Palm Oil on the Precipice
Last week, a video of an orangutan battling a bulldozer clearing its habitat for palm oil plantation went viral. The footage, from 2013, was just released by International Animal Rescue and calls on consumers to avoid goods with palm oil.
At the same moment, two petitions highlighting the palm oil industry’s role in widespread deforestation and habitat loss called on grocery chain Trader Joe’s to stop selling palm oil products. Each petition collected tens of thousands of signatures.
Further, a new report released earlier this month by researchers at the Imperial College London found that the palm oil industry cannot accurately guarantee “sustainable” or “deforestation-free” products.
This orangutan tried to fight off a bulldozer nears its forest home pic.twitter.com/D3cOwqwlW1
— NowThis (@nowthisnews) June 10, 2018
While certain campaigns are targeting consumer companies, other efforts are being made to hold the financiers of the palm oil industry accountable. Palm oil is the most widely consumed vegetable oil in the world today. It is estimated to be in roughly half of all consumer goods on supermarket shelves in the United States and Europe.
But the palm oil industry’s problematic profile is well-documented. In addition to destroying endangered species’ habitats and driving deforestation contributing to climate change, palm oil companies are responsible for land grabbing and gross violations of local communities’ human rights.
From Liberia, where palm oil companies are taking communities’ lands without their consent, to Guatemala, where palm oil company REPSA was recently linked to corruption and the killing of an indigenous leader, to Indonesia, where palm oil companies burning of peatlands have caused fires responsible for thousands of respiratory illnesses and millions of tons of carbon released in the atmosphere, the industry is mired in controversy.
In the United States, the top ten investors in palm oil hold more than $18 billion in the destructive industry. At Friends of the Earth, we are demanding investors commit to deforestation-free investment policies that also respect communities’ land rights and exclude egregious palm oil companies that continue to destroy rainforests, infringe on human rights and exacerbate the negative impacts of climate change.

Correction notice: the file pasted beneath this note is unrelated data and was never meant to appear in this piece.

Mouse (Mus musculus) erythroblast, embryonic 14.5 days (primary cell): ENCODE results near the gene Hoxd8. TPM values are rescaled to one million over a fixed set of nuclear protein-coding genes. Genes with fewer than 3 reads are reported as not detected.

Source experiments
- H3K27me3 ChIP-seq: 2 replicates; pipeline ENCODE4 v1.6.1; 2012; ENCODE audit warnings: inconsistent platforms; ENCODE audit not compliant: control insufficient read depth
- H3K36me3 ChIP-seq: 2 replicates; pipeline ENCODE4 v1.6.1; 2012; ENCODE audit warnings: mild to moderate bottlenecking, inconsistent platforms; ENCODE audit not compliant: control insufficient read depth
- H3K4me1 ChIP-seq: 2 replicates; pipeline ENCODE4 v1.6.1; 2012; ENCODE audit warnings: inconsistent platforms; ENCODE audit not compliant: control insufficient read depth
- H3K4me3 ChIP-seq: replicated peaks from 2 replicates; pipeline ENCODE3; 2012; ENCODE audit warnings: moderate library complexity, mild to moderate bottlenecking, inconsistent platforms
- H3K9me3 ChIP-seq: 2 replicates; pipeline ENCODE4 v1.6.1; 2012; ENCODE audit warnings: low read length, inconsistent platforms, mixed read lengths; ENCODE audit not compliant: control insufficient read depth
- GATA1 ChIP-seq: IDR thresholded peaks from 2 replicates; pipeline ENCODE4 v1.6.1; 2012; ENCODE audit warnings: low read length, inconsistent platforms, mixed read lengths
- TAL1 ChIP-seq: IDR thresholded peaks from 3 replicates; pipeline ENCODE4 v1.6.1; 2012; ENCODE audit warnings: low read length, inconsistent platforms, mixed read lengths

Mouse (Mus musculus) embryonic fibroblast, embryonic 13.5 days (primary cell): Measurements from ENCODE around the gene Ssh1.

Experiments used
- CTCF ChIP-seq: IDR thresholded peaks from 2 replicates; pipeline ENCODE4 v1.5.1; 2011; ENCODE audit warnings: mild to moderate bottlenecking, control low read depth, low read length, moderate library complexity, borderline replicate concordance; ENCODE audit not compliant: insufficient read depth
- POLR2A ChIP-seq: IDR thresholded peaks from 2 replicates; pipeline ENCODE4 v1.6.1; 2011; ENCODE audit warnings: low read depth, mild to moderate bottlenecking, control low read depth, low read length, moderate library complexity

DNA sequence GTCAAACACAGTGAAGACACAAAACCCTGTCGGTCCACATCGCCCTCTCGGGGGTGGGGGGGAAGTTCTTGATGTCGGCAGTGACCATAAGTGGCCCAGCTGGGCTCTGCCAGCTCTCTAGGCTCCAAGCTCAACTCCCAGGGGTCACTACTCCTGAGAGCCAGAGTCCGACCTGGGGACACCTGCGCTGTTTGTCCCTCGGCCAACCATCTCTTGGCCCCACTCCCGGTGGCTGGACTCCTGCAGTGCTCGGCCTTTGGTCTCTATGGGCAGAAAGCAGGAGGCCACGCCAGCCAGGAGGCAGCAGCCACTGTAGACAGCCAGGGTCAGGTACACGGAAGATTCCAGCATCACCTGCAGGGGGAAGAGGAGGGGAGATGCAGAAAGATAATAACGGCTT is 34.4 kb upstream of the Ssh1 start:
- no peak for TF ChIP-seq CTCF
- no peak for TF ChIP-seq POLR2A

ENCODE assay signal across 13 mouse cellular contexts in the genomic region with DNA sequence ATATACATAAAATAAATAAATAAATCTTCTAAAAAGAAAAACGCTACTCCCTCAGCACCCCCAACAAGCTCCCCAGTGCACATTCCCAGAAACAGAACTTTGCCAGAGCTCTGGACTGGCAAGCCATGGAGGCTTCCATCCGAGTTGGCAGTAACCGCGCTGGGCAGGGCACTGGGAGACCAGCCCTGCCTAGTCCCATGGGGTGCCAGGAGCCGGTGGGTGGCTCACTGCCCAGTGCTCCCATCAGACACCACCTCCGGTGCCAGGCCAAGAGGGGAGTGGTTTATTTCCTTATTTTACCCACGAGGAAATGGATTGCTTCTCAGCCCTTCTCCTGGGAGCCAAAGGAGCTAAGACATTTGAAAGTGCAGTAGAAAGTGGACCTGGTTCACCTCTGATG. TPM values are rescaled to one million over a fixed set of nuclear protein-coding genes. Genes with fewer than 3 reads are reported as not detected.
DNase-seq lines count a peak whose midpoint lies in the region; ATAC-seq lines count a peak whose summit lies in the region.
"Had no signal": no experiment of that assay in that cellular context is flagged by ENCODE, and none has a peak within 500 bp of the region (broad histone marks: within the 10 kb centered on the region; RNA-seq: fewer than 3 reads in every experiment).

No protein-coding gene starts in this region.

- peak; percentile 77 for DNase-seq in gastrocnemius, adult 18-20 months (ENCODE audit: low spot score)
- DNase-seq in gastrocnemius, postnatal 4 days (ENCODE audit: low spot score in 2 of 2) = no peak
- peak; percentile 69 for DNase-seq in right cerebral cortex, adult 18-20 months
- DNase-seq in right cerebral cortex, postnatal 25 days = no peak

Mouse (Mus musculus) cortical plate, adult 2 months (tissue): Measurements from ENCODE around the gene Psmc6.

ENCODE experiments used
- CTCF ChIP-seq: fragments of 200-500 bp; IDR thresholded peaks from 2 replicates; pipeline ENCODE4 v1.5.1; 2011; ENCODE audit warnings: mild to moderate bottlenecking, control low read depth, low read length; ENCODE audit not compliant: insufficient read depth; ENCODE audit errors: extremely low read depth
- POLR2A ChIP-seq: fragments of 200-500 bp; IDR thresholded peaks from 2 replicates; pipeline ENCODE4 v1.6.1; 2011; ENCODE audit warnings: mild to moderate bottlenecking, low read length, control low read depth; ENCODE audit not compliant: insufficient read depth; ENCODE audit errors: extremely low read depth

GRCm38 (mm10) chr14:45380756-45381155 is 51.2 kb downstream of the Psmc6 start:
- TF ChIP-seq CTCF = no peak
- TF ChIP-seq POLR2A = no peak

BlackRock, the world’s largest asset manager with $6.3 trillion, is the one of the largest financiers of commodity crops, including palm oil, that are driving widespread deforestation. BlackRock owns tens of millions in palm oil companies that are razing forests from West Africa to West Papua. In addition to palm oil, BlackRock is also one of the world’s largest investors in fossil fuels, another major driver of deforestation.
Last month, BlackRock CEO Larry Fink issued his annual open letter calling on companies to have a “social purpose” beyond immediate profit. But given BlackRock’s own investments in deforestation through palm oil and fossil fuels, alongside the fact that the company has made no explicit commitment to preventing deforestation or land grabbing, the investment firm is way past due its own soul-searching on its social impact.
As more and more consumers, companies, and concerned citizens recognize the devastating impacts of the palm oil industry on human rights, wildlife, and the environment, pressure is only building on investors to respond appropriately. Investors need to recognize that palm oil is on the precipice of disaster and that their responsibilities require them to intervene and demand companies halt their ruinous operations or stop financing the industry entirely.